David Bourget (Western Ontario)
David Chalmers (ANU, NYU)
Rafael De Clercq
Jack Alan Reynolds
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Synthese 74 (1):65 - 90 (1988)
New computer systems of discovery create a research program for logic and philosophy of science. These systems consist of inference rules and control knowledge that guide the discovery process. Their paths of discovery are influenced by the available data and the discovery steps coincide with the justification of results. The discovery process can be described in terms of fundamental concepts of artificial intelligence such as heuristic search, and can also be interpreted in terms of logic. The traditional distinction that places studies of scientific discovery outside the philosophy of science, in psychology, sociology, or history, is no longer valid in view of the existence of computer systems of discovery. It becomes both reasonable and attractive to study the schemes of discovery in the same way as the criteria of justification were studied: empirically as facts, and logically as norms.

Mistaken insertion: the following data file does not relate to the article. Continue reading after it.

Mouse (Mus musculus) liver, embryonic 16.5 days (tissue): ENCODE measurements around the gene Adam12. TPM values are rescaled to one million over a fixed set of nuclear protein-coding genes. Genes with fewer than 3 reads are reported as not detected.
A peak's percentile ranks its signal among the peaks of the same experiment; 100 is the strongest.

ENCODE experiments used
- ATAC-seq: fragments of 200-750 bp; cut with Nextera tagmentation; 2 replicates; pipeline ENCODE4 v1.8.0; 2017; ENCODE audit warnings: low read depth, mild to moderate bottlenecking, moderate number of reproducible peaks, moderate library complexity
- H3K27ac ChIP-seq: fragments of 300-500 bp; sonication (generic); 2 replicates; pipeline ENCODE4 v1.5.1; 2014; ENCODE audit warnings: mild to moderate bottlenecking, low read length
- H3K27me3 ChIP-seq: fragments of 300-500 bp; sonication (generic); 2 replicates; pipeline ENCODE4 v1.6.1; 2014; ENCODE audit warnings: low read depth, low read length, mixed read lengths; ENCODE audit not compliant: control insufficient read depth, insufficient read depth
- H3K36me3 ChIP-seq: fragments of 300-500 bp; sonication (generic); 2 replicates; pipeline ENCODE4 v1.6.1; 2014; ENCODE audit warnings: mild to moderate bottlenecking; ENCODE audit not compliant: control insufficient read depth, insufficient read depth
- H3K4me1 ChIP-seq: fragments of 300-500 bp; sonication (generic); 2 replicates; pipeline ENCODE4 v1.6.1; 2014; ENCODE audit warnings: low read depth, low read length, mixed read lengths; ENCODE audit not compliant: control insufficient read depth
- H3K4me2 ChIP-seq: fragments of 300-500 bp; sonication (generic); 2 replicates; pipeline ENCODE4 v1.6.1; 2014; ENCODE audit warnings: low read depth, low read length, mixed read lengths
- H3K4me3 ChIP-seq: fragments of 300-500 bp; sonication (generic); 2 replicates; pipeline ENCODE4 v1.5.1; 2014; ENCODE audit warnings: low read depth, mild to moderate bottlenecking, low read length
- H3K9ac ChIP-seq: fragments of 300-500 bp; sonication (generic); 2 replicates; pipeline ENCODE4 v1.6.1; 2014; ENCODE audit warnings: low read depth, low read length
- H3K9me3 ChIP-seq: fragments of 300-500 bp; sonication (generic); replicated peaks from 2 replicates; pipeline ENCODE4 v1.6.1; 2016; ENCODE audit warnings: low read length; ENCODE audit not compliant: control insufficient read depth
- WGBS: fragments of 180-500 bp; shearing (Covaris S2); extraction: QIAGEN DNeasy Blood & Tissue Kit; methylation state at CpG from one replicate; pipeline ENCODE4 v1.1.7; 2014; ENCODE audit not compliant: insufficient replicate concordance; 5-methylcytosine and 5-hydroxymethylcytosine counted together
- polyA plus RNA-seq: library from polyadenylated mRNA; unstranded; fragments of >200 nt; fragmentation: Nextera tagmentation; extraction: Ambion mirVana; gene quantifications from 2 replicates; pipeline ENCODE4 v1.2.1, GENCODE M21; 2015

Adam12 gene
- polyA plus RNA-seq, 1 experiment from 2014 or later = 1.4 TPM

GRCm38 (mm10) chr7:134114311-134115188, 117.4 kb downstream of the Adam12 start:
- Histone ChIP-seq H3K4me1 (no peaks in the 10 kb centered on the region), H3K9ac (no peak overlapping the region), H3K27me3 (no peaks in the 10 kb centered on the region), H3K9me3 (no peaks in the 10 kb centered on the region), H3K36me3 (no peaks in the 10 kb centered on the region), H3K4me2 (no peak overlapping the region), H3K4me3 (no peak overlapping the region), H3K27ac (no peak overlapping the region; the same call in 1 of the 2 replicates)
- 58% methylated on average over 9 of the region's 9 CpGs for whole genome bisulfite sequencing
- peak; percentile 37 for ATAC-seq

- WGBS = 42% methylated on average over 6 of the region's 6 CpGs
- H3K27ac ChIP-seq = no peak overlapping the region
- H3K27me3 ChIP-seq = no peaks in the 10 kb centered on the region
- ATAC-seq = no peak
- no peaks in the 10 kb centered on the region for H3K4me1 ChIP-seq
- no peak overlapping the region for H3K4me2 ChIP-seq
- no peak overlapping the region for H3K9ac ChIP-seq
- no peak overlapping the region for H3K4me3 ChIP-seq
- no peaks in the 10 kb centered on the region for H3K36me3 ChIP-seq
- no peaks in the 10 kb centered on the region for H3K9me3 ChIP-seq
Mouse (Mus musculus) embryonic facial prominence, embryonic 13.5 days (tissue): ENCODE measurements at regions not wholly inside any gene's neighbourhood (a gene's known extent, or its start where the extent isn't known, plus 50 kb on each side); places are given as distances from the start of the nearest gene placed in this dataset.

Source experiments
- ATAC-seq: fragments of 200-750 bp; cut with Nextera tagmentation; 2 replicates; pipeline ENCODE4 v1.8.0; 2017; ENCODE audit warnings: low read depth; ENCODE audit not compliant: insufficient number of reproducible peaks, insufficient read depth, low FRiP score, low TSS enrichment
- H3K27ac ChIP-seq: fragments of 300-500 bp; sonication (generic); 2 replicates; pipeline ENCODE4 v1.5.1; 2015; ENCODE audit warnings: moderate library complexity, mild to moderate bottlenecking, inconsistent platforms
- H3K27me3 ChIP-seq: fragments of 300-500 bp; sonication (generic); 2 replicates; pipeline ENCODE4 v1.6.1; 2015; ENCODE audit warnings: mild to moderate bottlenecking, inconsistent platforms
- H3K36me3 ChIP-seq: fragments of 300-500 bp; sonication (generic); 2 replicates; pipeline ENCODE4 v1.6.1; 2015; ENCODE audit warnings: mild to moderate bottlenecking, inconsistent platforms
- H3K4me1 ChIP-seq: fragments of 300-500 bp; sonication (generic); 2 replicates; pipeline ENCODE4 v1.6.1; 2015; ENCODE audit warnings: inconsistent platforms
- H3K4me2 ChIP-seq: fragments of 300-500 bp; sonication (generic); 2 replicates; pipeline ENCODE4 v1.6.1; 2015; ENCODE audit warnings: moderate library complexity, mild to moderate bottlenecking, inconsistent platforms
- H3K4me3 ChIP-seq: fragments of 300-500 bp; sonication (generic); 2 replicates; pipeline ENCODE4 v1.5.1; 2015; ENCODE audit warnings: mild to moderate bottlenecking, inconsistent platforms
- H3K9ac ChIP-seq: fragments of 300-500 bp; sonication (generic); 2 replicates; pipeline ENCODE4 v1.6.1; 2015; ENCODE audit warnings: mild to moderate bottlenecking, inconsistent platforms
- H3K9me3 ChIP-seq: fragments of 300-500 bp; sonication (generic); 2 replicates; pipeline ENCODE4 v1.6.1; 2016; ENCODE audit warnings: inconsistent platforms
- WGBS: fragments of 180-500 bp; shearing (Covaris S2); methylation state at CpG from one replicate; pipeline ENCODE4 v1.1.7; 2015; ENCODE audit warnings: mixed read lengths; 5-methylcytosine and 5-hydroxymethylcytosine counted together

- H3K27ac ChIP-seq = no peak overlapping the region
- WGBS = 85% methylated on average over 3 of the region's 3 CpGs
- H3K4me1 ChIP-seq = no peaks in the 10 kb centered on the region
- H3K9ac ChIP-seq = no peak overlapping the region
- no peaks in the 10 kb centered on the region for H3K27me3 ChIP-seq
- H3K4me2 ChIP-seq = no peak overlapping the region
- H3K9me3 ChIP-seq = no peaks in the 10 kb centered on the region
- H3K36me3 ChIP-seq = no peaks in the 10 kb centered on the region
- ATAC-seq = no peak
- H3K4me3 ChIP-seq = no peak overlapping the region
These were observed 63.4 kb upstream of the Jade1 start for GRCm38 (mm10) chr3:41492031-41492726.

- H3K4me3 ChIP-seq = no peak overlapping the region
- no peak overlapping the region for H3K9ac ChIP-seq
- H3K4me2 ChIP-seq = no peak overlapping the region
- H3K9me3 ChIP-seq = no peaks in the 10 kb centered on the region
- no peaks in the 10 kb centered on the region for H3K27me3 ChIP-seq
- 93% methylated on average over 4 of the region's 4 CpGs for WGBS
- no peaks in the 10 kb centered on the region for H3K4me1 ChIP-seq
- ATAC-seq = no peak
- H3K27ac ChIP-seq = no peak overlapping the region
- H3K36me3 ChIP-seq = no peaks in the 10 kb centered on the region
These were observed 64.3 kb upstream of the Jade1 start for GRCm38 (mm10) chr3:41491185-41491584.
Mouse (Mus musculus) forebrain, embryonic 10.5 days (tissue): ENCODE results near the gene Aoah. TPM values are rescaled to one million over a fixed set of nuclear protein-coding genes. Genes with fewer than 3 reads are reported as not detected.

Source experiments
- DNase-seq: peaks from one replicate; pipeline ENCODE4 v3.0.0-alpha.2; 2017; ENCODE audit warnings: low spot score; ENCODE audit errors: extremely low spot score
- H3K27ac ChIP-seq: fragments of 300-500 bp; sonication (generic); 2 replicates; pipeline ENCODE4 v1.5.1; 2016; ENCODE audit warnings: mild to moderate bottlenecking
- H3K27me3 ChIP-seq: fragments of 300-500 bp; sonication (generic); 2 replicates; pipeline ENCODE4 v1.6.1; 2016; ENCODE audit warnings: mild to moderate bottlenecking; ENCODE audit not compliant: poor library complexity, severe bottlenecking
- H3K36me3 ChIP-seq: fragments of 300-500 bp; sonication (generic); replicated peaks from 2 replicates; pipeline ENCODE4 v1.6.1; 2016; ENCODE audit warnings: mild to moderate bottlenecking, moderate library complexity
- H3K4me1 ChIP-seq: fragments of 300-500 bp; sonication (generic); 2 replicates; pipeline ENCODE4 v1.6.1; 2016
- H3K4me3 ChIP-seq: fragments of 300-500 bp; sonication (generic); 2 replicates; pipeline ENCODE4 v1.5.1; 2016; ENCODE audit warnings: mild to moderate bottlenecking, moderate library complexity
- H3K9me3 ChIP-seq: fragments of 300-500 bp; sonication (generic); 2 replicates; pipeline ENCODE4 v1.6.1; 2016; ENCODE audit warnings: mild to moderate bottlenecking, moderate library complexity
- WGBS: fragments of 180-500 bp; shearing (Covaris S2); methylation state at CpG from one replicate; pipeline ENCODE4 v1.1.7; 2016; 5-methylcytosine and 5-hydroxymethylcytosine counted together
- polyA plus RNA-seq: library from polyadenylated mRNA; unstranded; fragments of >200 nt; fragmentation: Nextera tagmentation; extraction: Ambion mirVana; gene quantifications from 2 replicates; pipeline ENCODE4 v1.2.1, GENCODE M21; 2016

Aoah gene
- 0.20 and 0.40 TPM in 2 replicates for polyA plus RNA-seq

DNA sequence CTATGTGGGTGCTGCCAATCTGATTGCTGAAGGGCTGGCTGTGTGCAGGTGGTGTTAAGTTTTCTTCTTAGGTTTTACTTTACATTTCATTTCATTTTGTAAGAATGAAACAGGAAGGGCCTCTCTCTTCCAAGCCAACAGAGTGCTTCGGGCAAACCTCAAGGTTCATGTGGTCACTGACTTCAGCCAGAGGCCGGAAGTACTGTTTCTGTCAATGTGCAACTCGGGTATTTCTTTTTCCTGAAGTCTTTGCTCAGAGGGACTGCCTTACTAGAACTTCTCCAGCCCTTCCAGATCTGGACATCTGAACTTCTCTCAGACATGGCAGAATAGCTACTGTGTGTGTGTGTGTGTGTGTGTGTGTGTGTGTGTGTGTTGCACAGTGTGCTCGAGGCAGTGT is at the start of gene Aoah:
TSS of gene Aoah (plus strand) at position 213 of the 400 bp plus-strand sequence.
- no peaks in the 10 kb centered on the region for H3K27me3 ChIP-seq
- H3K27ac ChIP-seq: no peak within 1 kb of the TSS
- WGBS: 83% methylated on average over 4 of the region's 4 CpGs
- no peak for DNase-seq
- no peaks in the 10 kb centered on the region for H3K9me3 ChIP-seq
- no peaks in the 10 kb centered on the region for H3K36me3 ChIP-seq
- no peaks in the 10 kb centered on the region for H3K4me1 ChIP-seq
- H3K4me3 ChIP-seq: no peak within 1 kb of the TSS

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References found in this work BETA
Clark Glymour (1980). Theory and Evidence. Princeton University Press.
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Citations of this work BETA
Stephen Stich (1993). Naturalizing Epistemology: Quine, Simon and the Prospects for Pragmatism. In C. Hookway & D. Peterson (eds.), Royal Institute of Philosophy Supplement. Cambridge University Press 1-17.
Mark Burgin & Vladimir Kuznetsov (1994). Scientific Problems and Questions From a Logical Point of View. Synthese 100 (1):1 - 28.
Peter P. Kirschenmann (1991). Local and Normative Rationality of Science: The 'Content of Discovery' Rehabilitated. [REVIEW] Journal for General Philosophy of Science / Zeitschrift für Allgemeine Wissenschaftstheorie 22 (1):61-72.
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